"We often hear about disruptive technology — Uber being one, for example," he said. "It disrupted the current paradigm of everyone driving a car on their own or hiring a cab. This trial is our way of disrupting the current standard of care, the current technology, and the current practice of medicine, to try to change the paradigm of 'one size fits all' approach for triple-negative breast cancer patients."
Though the avatar model of research isn't new, O'Connor notes that not many researchers are using them specifically for the treatment of an individual patient. Using a trial protocol to get the tissues directly from the patient's biopsy is a key factor in making the research work.
"The important thing is that we need to get the tumor tissue before they've been exposed to chemotherapy," O'Connor said. "This is one of the things that makes our trial unique."
With the trial design in place, the team just needs to provide ample data showing that growing a patient's tumor in the avatar from biopsy will work. But to gather that data, they need more funding. Initial pilot funds stemming from Markey's National Cancer Institute (NCI) designation grant have enabled the team to establish their first set of avatars with tissues taken from patients' surgeries. But a boost in funding would help them establish the preliminary data for the trial and allow the team to then apply for major federal funding.
"We have a large group of people who have freely given their time up to this point," O'Connor said. "But we need to have money to protect the time of the researchers doing this work, and we need enough money to get the mice in order to do this."
Funding for triple-negative breast cancer has been a major focus for Lexington resident Cindy Praska, whose daughter Whitney was diagnosed with the disease in 2007 at age 24. After undergoing a double mastectomy, chemotherapy and radiation at another hospital, Whitney was deemed cancer-free.
In the years following her diagnosis, Whitney became an advocate for breast cancer awareness and fundraising, becoming actively involved in the Frankfort Country Club's Rally for the Cure, which has raised money for the Susan G. Komen Foundation and the University of Kentucky Markey Cancer Center for nearly 20 years.
Though her initial treatment for triple-negative breast cancer was successful, Whitney then developed osteosarcoma in 2012. This time, she elected to have her surgery out of state and came to Markey for her chemotherapy. Genetic testing revealed she carried a P53 genetic mutation, which was the cause of her original cancer, and combined with the radiation she had received prior, also caused her osteosarcoma. Despite Whitney's and her doctors' best efforts, her cancer metastasized and she succumbed to the disease in November of that year.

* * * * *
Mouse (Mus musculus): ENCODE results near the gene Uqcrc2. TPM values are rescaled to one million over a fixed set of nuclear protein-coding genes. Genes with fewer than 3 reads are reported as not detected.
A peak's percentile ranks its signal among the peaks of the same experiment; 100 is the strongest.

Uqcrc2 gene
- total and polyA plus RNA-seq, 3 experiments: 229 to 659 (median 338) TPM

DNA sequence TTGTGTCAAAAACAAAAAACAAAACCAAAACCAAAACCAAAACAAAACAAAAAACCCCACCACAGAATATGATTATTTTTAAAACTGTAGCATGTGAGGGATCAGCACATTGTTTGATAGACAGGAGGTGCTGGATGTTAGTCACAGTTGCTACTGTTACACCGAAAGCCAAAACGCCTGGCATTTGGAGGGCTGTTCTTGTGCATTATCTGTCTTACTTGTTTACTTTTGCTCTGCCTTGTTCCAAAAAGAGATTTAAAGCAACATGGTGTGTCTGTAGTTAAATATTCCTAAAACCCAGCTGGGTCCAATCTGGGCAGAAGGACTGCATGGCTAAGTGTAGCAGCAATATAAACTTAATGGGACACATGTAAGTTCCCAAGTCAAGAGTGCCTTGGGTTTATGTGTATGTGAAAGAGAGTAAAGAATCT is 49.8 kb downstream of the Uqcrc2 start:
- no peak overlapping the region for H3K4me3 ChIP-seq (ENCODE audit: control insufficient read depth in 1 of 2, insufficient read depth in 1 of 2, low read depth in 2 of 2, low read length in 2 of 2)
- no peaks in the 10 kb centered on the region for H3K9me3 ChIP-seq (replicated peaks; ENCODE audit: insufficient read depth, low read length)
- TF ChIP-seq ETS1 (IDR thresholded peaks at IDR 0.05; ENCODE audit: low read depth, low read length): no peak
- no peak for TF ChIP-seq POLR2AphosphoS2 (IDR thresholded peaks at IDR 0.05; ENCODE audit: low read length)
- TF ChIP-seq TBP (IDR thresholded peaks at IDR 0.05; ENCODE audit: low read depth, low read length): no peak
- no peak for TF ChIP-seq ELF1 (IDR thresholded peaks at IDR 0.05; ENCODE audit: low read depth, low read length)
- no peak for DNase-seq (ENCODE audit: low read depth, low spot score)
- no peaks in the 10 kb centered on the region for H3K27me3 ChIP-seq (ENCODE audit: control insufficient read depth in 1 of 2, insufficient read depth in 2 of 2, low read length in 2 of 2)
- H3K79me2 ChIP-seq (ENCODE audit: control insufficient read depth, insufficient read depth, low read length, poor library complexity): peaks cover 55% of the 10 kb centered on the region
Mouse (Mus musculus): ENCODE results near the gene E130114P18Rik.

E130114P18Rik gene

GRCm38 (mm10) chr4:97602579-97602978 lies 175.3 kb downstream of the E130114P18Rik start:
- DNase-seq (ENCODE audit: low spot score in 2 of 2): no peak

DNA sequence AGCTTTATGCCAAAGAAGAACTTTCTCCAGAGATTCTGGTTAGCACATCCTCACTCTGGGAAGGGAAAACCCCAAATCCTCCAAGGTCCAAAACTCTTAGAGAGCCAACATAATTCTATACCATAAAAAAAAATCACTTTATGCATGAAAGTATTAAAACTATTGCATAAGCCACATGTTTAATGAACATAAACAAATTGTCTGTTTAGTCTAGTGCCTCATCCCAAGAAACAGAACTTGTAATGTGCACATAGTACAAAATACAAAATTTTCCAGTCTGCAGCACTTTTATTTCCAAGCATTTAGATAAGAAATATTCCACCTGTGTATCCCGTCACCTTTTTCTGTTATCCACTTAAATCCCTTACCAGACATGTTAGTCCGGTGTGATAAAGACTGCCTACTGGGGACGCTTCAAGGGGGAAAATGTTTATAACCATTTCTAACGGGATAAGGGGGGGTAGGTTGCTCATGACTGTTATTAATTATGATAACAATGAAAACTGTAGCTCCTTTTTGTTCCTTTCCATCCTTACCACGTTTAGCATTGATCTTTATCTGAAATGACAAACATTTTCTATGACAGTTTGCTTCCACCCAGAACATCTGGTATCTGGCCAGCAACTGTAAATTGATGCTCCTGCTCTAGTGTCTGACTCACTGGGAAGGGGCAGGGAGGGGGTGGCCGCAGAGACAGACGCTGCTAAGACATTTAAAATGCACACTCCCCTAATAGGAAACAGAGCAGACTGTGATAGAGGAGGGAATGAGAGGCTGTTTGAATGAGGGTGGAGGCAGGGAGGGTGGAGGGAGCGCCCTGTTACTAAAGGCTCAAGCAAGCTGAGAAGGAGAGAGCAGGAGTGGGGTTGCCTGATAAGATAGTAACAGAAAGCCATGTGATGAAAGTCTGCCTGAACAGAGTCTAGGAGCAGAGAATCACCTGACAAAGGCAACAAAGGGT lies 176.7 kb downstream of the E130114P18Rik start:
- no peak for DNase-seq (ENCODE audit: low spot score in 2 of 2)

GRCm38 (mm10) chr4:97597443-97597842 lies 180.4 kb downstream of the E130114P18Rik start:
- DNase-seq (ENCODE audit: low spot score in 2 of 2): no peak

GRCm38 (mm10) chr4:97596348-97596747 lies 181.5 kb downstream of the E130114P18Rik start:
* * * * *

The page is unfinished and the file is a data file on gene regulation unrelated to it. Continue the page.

Carrying the torch for her daughter, Cindy continues to push for education, awareness, and research toward triple-negative breast cancer and is still heavily involved in fundraising.
This Saturday, Cindy and the team behind the Frankfort Country Club Rally for the Cure have planned a "party with a purpose" called Bourbon & Jazz for the Cure to celebrate the organization's 20th anniversary. Held at the Frankfort Country Club on Saturday, Oct. 15 at 6:30 p.m., this special fundraising gala includes a silent and live auction featuring limited-edition Buffalo Trace bourbon bottles, and the funds raised from the gala will directly benefit the research team behind this proposed clinical trial.
“Whitney helped bring awareness to this disease, and it is so rewarding to me that work is progressing so that more young women her age will live to marry, have a family, and be able to see their young children grow up,” Cindy said. “It has given me a purpose to be an advocate for these causes and it’s an honor to be supporting Markey, who we called family and home the last year of her life.”
For more information on Bourbon & Jazz for the Cure, visit the Frankfort Country Club website. To make a donation directly to the UK Markey Cancer Center for this or any other research projects, visit the Markey Cancer Foundation and specify where you would like your gift to go under "Tribute."